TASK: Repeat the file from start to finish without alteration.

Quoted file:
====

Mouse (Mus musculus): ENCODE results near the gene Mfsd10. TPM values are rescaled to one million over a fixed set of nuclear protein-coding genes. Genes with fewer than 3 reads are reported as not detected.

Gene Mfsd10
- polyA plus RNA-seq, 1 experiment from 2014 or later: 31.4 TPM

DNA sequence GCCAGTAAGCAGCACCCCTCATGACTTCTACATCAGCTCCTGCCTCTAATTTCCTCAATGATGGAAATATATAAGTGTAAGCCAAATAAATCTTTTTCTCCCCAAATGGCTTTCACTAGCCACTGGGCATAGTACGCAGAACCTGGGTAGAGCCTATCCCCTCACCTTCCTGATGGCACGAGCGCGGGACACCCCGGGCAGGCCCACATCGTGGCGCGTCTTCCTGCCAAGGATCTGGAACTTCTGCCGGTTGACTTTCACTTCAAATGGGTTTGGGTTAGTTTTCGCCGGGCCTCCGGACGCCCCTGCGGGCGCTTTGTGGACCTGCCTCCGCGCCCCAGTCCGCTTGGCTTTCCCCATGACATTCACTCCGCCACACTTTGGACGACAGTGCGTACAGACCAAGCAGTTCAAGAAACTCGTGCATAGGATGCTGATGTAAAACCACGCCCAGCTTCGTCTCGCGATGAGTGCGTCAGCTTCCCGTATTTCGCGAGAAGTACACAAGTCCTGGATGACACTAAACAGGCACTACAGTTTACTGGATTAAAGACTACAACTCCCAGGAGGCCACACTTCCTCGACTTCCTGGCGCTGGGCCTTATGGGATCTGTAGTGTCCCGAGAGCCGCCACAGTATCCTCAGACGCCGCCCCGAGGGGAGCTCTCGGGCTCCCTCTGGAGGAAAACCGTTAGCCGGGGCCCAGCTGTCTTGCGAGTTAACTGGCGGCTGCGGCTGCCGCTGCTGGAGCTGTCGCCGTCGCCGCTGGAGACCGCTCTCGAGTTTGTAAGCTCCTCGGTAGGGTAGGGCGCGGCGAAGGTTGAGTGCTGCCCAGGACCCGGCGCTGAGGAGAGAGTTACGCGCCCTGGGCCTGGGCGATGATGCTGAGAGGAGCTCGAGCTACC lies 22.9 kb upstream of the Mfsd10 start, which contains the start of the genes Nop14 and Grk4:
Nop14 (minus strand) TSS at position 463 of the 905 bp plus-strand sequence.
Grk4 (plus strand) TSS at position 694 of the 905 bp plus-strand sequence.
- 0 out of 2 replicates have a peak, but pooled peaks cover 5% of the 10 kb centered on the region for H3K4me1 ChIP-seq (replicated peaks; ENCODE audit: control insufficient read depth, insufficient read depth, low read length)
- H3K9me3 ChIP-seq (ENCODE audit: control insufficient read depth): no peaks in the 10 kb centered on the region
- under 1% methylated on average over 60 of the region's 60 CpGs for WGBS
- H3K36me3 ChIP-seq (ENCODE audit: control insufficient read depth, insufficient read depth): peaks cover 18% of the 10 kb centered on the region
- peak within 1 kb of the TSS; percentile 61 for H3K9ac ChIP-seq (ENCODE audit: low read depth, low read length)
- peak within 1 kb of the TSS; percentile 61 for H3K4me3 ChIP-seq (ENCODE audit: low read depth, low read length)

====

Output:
Mouse (Mus musculus): ENCODE results near the gene Mfsd10. TPM values are rescaled to one million over a fixed set of nuclear protein-coding genes. Genes with fewer than 3 reads are reported as not detected.

Gene Mfsd10
- polyA plus RNA-seq, 1 experiment from 2014 or later: 31.4 TPM

DNA sequence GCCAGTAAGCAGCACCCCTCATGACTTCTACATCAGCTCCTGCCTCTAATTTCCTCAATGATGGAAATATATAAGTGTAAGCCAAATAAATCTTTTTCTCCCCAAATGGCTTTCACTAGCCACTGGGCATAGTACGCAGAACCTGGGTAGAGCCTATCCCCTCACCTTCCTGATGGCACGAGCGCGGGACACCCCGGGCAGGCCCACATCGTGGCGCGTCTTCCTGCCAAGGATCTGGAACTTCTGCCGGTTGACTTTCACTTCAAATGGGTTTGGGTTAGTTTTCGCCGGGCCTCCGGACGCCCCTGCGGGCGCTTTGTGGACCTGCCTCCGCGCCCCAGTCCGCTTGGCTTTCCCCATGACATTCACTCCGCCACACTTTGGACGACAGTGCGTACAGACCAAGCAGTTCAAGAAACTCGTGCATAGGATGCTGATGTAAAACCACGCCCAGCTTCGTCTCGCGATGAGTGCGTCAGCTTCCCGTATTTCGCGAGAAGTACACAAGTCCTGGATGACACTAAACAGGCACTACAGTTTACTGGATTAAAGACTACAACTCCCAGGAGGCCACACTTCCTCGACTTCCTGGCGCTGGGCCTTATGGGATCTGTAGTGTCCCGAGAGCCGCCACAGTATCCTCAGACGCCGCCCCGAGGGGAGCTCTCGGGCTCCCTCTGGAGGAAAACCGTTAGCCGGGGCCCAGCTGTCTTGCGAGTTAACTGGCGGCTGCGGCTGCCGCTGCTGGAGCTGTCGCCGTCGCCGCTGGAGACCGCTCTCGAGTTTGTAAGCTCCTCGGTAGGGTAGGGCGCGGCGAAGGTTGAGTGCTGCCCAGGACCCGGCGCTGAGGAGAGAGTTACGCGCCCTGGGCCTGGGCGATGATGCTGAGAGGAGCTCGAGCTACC lies 22.9 kb upstream of the Mfsd10 start, which contains the start of the genes Nop14 and Grk4:
Nop14 (minus strand) TSS at position 463 of the 905 bp plus-strand sequence.
Grk4 (plus strand) TSS at position 694 of the 905 bp plus-strand sequence.
- 0 out of 2 replicates have a peak, but pooled peaks cover 5% of the 10 kb centered on the region for H3K4me1 ChIP-seq (replicated peaks; ENCODE audit: control insufficient read depth, insufficient read depth, low read length)
- H3K9me3 ChIP-seq (ENCODE audit: control insufficient read depth): no peaks in the 10 kb centered on the region
- under 1% methylated on average over 60 of the region's 60 CpGs for WGBS
- H3K36me3 ChIP-seq (ENCODE audit: control insufficient read depth, insufficient read depth): peaks cover 18% of the 10 kb centered on the region
- peak within 1 kb of the TSS; percentile 61 for H3K9ac ChIP-seq (ENCODE audit: low read depth, low read length)
- peak within 1 kb of the TSS; percentile 61 for H3K4me3 ChIP-seq (ENCODE audit: low read depth, low read length)